In October of 1996, just after the New York Yankees had won the World Series, several members of the team appeared on the set and sprayed Letterman with Champagne — a reenactment of their locker room celebration, more or less. You can see a picture of that foamy image here.

Much more recently, actor Kurt Russell appeared on the program, and promoted the wine he makes under the GoGi label. It’s a Pinot Noir from the Sta. Rita Hills appellation of California’s Central Coast.

Letterman asked Russell what the alcohol level was, and Russell replied, “About 14.1.” That’s pretty standard for a lot of California red wines these days.

Letterman, still ever quick with a rejoinder, deadpanned, “Call me when you get it up to 20.”

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Raising a Glass of Garnacha to B.B. King and the Blues

guitar and Wine on a wooden tableI like to think I know a thing or two about music, but I really didn’t have much knowledge about — or an ear for — blues until I spent 13 years in Chicago beginning in 2000.

There, a friend introduced me to a club called Buddy Guy’s Legends, and that began a monthly ritual of walking several blocks after work — even in the dead of winter — to hear nationally touring artists and local mainstays perform. And a few times each year, Buddy Guy himself would be on stage — often during the early evening hours, before the “headliner” would take the stage.

It was through those performances that I learned about the blues, and came to respect a true giant of the genre: B.B. King. As you no doubt know by now, the music world lost King on May 14. He was still performing as recently as a few weeks ago even as the complications of life with diabetes took their toll.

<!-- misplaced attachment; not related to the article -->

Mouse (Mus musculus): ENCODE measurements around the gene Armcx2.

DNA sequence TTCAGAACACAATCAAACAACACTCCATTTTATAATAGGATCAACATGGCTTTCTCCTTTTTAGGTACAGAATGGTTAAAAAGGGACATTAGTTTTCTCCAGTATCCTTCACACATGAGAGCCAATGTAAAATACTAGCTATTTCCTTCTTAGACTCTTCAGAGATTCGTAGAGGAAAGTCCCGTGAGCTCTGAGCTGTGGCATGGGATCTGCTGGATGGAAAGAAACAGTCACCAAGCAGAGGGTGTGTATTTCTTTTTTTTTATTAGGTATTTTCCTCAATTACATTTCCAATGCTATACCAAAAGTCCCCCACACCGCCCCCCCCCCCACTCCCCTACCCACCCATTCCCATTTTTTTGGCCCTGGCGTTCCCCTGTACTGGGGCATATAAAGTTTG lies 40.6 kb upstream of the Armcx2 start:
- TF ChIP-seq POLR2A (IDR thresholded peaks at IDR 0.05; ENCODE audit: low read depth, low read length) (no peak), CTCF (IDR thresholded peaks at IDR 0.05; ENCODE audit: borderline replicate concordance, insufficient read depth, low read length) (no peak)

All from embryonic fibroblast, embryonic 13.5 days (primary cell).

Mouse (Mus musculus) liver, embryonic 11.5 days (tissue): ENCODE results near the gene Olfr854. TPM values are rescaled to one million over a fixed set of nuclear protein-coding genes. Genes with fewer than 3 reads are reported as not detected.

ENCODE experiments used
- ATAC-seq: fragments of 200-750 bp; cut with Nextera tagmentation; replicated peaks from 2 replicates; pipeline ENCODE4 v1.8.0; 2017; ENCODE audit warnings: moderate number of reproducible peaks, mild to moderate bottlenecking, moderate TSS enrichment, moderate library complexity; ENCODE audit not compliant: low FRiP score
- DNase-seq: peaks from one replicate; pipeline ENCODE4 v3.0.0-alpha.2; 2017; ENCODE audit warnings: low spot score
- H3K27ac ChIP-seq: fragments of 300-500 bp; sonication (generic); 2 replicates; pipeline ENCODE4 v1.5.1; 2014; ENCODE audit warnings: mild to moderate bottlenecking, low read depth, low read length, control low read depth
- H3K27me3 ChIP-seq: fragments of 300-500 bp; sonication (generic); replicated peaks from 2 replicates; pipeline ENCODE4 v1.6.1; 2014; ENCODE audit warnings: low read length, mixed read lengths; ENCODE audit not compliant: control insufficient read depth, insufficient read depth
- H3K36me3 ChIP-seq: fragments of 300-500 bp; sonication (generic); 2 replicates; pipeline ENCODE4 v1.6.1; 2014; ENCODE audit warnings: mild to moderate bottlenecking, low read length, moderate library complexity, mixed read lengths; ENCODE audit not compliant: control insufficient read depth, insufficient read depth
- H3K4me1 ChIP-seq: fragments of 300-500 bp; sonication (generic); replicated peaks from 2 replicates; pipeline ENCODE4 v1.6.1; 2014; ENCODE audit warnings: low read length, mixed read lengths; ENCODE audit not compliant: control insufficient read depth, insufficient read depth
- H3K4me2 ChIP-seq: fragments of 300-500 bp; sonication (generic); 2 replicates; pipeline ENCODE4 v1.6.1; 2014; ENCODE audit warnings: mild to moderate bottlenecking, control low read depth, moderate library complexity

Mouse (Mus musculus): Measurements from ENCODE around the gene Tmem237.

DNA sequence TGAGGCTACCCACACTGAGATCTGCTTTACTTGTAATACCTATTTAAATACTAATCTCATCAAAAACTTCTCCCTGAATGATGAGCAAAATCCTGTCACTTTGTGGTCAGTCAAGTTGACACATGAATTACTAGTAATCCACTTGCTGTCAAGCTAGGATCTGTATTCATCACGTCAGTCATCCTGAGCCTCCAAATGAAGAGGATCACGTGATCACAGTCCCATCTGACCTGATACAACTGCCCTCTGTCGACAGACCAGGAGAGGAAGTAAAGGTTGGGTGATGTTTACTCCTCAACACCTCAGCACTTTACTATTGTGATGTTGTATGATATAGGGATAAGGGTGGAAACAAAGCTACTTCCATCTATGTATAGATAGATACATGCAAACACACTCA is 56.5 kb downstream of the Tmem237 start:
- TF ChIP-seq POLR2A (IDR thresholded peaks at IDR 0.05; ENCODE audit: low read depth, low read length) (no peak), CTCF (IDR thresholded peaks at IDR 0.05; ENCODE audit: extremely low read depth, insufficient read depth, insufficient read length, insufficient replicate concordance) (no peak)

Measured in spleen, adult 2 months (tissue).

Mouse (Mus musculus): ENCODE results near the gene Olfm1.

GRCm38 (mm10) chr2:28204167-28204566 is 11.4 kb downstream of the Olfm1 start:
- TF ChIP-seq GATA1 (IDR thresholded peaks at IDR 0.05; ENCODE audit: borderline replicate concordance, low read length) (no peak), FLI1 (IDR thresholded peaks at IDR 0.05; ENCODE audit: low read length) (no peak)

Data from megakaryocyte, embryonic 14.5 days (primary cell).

They say that more than any other musicians, blues players can “feel” their music, and in his final performances, there was no doubt King was feeling his — lending even more soul to his playing, if that’s possible.

I had already left Chicago when a line of wines bearing B.B. King’s name began appearing in his blues clubs around the country. (Like Guy, King was an entrepreneur in addition to a musician.) King collaborated with Bodega Santa Cruz in southeastern Spain to produce two wines under the B.B. King Signature Collection label — one red and one white.

The red is a blend of Garnacha, Syrah and Cabernet Sauvignon, made in the Crianza style (meaning it spent at least a year in oak casks prior to bottling). The white is made entirely from Verdejo grapes.

I had an opportunity to taste the 2010 Red when it was released, and it was quite good. In fact, it seemed like the perfect wine for one to sip while listening to the blues — dark, brooding and seductive, yet quite accessible… just like the music.

Selfishly, I now wish I’d had an opportunity to have Mr. King sign my bottle of B.B. King Signature Collection Red. As one who loves music — including the blues — and wine almost equally, that would have been a real keepsake.

A memorial service is planned for this coming Saturday in Las Vegas, and you can get more information here. Saturday evening, I plan to load “B.B. King Live” in my CD player, open a bottle of red wine from Spain, and pay silent homage to a true legend of the blues.

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Sparkling Wine: The ‘Default’ Pairing Partner

duvalFor whatever reason, we don’t typically think of sparkling wine when it comes to pairing wine with food.

We tend to gravitate toward rich red wines to serve with beef… rich white wines to serve with fowl… and various other red, white and rosé-style wines to serve with other types of main courses, sauces and side dishes. No wonder our “Food and Wine Pairings/Recipes” archives are so packed!

But when it seems as if a dish won’t match well with any type of wine — whether because of the dish’s saltiness, its spiciness or its heat — sparkling wine makes an excellent “default” choice.

And to the ever-growing list of things that you can eat with Champagne or other sparkling wine, add raclette.

As Robert Reid described it in National Geographic Traveler, raclette is “basically gourmet nachos: cow’s milk heated open-air and served with potatoes, onions, cornichons and dried ham.”

He noted that Chateau de Villa, a castle built in the 1500s in Sierre, Switzerland, was one place to taste the melted morsels.